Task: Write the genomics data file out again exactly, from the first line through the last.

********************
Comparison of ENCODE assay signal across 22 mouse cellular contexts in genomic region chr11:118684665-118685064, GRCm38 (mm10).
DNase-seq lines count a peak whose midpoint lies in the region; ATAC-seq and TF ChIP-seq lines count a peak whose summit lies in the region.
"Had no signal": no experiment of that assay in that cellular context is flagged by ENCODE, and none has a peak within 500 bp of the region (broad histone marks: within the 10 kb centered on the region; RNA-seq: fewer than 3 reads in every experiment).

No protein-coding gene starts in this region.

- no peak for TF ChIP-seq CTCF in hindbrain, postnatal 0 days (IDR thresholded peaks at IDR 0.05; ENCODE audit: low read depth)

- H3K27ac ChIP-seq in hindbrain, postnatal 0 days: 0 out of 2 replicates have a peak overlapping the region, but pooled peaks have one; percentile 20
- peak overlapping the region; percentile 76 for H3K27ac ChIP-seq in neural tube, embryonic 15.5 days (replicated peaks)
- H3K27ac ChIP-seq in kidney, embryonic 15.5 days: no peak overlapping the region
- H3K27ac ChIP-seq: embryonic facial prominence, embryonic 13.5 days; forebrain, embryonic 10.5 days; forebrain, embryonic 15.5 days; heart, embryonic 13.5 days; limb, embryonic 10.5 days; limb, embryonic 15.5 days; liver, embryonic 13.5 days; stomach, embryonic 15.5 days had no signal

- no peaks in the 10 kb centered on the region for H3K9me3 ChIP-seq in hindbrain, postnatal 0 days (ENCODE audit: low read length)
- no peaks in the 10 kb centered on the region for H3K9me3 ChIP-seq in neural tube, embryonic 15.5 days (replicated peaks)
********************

Comparison of ENCODE assay signal across 22 mouse cellular contexts in genomic region chr11:118684665-118685064, GRCm38 (mm10).
DNase-seq lines count a peak whose midpoint lies in the region; ATAC-seq and TF ChIP-seq lines count a peak whose summit lies in the region.
"Had no signal": no experiment of that assay in that cellular context is flagged by ENCODE, and none has a peak within 500 bp of the region (broad histone marks: within the 10 kb centered on the region; RNA-seq: fewer than 3 reads in every experiment).

No protein-coding gene starts in this region.

- no peak for TF ChIP-seq CTCF in hindbrain, postnatal 0 days (IDR thresholded peaks at IDR 0.05; ENCODE audit: low read depth)

- H3K27ac ChIP-seq in hindbrain, postnatal 0 days: 0 out of 2 replicates have a peak overlapping the region, but pooled peaks have one; percentile 20
- peak overlapping the region; percentile 76 for H3K27ac ChIP-seq in neural tube, embryonic 15.5 days (replicated peaks)
- H3K27ac ChIP-seq in kidney, embryonic 15.5 days: no peak overlapping the region
- H3K27ac ChIP-seq: embryonic facial prominence, embryonic 13.5 days; forebrain, embryonic 10.5 days; forebrain, embryonic 15.5 days; heart, embryonic 13.5 days; limb, embryonic 10.5 days; limb, embryonic 15.5 days; liver, embryonic 13.5 days; stomach, embryonic 15.5 days had no signal

- no peaks in the 10 kb centered on the region for H3K9me3 ChIP-seq in hindbrain, postnatal 0 days (ENCODE audit: low read length)
- no peaks in the 10 kb centered on the region for H3K9me3 ChIP-seq in neural tube, embryonic 15.5 days (replicated peaks)